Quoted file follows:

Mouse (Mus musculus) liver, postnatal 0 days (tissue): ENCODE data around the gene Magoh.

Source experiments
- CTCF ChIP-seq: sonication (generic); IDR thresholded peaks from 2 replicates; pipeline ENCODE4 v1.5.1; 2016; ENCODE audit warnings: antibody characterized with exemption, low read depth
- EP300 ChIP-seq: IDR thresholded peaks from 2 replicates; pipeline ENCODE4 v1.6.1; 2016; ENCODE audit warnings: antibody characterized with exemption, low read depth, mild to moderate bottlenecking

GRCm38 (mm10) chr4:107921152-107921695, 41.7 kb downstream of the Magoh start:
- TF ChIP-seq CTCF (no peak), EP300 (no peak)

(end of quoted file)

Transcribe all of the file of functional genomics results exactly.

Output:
Mouse (Mus musculus) liver, postnatal 0 days (tissue): ENCODE data around the gene Magoh.

Source experiments
- CTCF ChIP-seq: sonication (generic); IDR thresholded peaks from 2 replicates; pipeline ENCODE4 v1.5.1; 2016; ENCODE audit warnings: antibody characterized with exemption, low read depth
- EP300 ChIP-seq: IDR thresholded peaks from 2 replicates; pipeline ENCODE4 v1.6.1; 2016; ENCODE audit warnings: antibody characterized with exemption, low read depth, mild to moderate bottlenecking

GRCm38 (mm10) chr4:107921152-107921695, 41.7 kb downstream of the Magoh start:
- TF ChIP-seq CTCF (no peak), EP300 (no peak)